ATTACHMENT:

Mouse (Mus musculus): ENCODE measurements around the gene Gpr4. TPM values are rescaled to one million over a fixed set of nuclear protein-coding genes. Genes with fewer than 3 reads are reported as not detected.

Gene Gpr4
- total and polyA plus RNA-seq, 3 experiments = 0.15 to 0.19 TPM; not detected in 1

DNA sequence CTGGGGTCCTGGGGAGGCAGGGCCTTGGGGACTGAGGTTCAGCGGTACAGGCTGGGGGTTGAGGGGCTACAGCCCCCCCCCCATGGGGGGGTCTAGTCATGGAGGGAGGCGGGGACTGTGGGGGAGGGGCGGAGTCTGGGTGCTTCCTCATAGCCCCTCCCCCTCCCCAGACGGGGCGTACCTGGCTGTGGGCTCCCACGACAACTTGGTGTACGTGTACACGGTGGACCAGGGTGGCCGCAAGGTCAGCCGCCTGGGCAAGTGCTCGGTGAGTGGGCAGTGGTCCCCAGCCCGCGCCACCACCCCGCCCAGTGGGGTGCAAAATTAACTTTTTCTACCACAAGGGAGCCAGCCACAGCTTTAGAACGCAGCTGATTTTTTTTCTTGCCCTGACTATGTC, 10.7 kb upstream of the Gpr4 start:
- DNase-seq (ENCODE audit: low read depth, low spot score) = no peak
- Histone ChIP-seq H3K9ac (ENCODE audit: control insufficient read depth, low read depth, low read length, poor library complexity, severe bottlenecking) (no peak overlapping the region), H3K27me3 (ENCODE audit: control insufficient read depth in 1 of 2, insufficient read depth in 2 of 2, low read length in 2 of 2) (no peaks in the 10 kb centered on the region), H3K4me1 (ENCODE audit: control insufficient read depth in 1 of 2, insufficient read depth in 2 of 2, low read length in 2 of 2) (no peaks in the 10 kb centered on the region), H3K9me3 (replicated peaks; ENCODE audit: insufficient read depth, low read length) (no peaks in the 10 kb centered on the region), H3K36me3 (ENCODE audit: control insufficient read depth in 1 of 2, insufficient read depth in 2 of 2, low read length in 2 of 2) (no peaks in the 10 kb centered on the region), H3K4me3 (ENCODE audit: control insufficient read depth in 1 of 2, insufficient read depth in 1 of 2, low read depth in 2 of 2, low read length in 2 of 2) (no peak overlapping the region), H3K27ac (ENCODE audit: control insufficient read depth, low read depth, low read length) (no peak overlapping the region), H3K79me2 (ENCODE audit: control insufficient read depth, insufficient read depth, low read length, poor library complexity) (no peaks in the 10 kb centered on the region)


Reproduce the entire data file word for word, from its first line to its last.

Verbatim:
Mouse (Mus musculus): ENCODE measurements around the gene Gpr4. TPM values are rescaled to one million over a fixed set of nuclear protein-coding genes. Genes with fewer than 3 reads are reported as not detected.

Gene Gpr4
- total and polyA plus RNA-seq, 3 experiments = 0.15 to 0.19 TPM; not detected in 1

DNA sequence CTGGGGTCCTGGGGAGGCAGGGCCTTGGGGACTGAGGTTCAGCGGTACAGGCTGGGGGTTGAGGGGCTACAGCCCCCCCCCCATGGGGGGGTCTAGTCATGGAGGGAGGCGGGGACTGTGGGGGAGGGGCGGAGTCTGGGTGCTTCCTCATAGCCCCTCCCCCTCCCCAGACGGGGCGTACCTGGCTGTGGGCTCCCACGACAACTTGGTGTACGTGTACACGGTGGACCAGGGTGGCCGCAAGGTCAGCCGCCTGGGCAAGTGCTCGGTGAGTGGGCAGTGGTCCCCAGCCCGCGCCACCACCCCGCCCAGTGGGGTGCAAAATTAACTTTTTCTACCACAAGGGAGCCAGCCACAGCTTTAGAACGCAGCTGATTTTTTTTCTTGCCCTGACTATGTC, 10.7 kb upstream of the Gpr4 start:
- DNase-seq (ENCODE audit: low read depth, low spot score) = no peak
- Histone ChIP-seq H3K9ac (ENCODE audit: control insufficient read depth, low read depth, low read length, poor library complexity, severe bottlenecking) (no peak overlapping the region), H3K27me3 (ENCODE audit: control insufficient read depth in 1 of 2, insufficient read depth in 2 of 2, low read length in 2 of 2) (no peaks in the 10 kb centered on the region), H3K4me1 (ENCODE audit: control insufficient read depth in 1 of 2, insufficient read depth in 2 of 2, low read length in 2 of 2) (no peaks in the 10 kb centered on the region), H3K9me3 (replicated peaks; ENCODE audit: insufficient read depth, low read length) (no peaks in the 10 kb centered on the region), H3K36me3 (ENCODE audit: control insufficient read depth in 1 of 2, insufficient read depth in 2 of 2, low read length in 2 of 2) (no peaks in the 10 kb centered on the region), H3K4me3 (ENCODE audit: control insufficient read depth in 1 of 2, insufficient read depth in 1 of 2, low read depth in 2 of 2, low read length in 2 of 2) (no peak overlapping the region), H3K27ac (ENCODE audit: control insufficient read depth, low read depth, low read length) (no peak overlapping the region), H3K79me2 (ENCODE audit: control insufficient read depth, insufficient read depth, low read length, poor library complexity) (no peaks in the 10 kb centered on the region)